The progress in (scanning) transmission electron microscopy development had led to an unprecedented knowledge of the microscopic structure of functional materials at the atomic level. Additionally, although not widely used yet, electron holography is capable to map the electric and magnetic potential distributions at the sub-nanometer scale. This opens a route to investigate the phase structures of electronic and magnetic phenomena in condensed matter at a microscopic level. Many of the most interesting solid state phenomena occur at low temperatures only. Nevertheless, low temperature studies inside a (scanning) transmission electron microscope ((S)TEM) are extremely challenging because of the much restricted size and accessibility of the sample space. Up to date, there are no cryo-(S)TEMs or special sample holders that are capable to cool a sample controllably to any but its base temperature below room temperature.
Recently, we introduced a concept for a dedicated in-situ (S)TEM for flexible multi-stimuli experimental setups with the capabilities of holographic recording and scanning electron microscopy type imaging. A central part was a large sample chamber with multiple ports. With a prototype instrument, we demonstrated a maximum resolving power of about 1 nm in conventional imaging mode and substantially better than 5 nm in scanning mode while providing an effectively usable pole piece gap of 70 mm .
Here, we report about the state of the first major plug-in fitted into the prototype in-situ (S)TEM: A variable-temperature liquid-helium continuous-flow cryostat for nanometer resolved imaging and diffraction at controlled temperatures between 10 K and 300 K. Arbitrary temperatures in the offered range can be installed and held stable by a heating in the sample mount with the help of a PID controller. The cryostat has two operation modes, one with two cooled radiation shields for temperatures below 10 K and one without the shields for free sample access from outside the cryostat at temperatures down to 20 K. Sample drift due to negative thermal expansion is reduced by a circular cooled sample mount and a flexible copper strand to the cold finger. The design of a continuous flow cryostat with a low consumption rate offers a long working time at low temperature while sucking helium from a 100 l vessel. Additionally, the cryostat offers four cooled terminals for fixed electrical contacts and is prepared for a future incorporation of two mobile electrical probes.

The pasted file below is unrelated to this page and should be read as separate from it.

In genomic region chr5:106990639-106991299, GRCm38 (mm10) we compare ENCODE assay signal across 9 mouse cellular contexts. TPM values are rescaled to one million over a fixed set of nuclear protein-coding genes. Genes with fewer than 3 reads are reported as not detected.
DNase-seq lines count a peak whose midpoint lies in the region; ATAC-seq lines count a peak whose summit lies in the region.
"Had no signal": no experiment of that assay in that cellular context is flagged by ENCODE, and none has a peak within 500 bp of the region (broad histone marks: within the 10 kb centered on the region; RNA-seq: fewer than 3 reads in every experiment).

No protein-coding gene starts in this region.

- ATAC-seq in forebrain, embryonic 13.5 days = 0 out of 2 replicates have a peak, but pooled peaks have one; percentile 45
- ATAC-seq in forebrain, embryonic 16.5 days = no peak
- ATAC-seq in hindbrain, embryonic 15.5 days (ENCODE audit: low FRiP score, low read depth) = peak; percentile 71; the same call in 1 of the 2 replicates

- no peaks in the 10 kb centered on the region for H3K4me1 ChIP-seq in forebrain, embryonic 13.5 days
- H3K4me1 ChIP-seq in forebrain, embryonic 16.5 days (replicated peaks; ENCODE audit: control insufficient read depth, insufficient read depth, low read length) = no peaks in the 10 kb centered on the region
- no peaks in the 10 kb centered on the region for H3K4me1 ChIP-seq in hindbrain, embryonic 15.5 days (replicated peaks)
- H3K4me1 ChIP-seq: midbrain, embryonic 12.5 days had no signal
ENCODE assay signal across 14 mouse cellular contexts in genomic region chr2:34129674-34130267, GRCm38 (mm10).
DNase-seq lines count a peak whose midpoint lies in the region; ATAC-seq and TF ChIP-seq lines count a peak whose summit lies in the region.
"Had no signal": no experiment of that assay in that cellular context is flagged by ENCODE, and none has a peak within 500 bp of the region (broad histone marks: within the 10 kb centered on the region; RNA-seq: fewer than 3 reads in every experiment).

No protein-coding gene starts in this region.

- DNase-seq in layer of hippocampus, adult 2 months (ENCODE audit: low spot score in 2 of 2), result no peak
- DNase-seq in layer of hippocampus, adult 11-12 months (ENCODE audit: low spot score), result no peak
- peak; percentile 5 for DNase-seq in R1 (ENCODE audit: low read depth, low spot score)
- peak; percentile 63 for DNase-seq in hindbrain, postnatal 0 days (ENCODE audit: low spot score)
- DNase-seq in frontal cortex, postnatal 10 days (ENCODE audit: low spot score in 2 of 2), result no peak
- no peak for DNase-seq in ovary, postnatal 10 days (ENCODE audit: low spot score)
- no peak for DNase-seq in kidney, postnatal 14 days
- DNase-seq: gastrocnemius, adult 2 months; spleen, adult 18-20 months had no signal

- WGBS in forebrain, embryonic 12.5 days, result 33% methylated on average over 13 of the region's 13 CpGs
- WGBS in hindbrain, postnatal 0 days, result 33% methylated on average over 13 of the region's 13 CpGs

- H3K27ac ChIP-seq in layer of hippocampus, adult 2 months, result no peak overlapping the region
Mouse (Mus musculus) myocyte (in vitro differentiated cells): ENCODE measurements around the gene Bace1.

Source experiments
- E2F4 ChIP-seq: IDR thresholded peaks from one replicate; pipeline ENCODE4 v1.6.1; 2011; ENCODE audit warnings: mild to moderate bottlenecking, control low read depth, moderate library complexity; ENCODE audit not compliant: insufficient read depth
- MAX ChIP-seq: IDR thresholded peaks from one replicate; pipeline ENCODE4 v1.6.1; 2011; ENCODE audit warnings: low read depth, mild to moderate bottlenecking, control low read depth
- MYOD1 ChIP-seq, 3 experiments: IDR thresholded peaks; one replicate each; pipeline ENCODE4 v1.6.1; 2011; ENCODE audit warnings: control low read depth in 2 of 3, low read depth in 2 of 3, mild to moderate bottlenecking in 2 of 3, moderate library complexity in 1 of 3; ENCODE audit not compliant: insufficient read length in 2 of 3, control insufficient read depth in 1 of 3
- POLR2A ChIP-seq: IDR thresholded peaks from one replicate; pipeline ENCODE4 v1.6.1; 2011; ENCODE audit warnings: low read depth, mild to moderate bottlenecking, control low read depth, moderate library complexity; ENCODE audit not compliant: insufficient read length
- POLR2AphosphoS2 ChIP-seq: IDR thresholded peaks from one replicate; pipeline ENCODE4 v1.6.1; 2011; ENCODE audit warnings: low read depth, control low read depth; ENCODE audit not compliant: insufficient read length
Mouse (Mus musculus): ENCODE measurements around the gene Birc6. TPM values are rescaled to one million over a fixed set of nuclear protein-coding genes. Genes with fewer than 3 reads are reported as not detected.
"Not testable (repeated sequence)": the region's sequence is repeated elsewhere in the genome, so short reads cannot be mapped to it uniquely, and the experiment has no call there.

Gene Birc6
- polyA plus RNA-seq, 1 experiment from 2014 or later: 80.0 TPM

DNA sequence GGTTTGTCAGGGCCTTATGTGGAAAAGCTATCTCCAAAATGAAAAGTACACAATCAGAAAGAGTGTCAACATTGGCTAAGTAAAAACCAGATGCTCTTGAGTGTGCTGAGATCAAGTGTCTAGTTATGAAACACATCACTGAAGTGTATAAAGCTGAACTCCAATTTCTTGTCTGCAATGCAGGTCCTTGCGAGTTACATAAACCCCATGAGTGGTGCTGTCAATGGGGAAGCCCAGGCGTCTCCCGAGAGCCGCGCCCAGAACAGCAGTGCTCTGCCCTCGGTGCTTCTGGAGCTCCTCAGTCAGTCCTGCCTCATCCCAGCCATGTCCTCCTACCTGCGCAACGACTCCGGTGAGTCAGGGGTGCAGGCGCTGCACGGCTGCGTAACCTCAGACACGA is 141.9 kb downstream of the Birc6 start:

Examples of experiments now possible with this new setup are the mapping of the phase structure of different electronic and magnetic phenomena, like charge density waves and Skyrmions.
The authors thank S. Leger for technical assistance.
 F Börrnert et al, Ultramicroscopy 151 (2015), p. 31.
To cite this abstract:Felix Börrnert, Alexander Horst, Michael A. Krzyzowski, Bernd Büchner; A Variable-Temperature Continuous-Flow Liquid-Helium Cryostat Inside a (Scanning) Transmission Electron Microscope. The 16th European Microscopy Congress, Lyon, France. https://emc-proceedings.com/abstract/a-variable-temperature-continuous-flow-liquid-helium-cryostat-inside-a-scanning-transmission-electron-microscope/. Accessed: February 28, 2020
EMC Abstracts - https://emc-proceedings.com/abstract/a-variable-temperature-continuous-flow-liquid-helium-cryostat-inside-a-scanning-transmission-electron-microscope/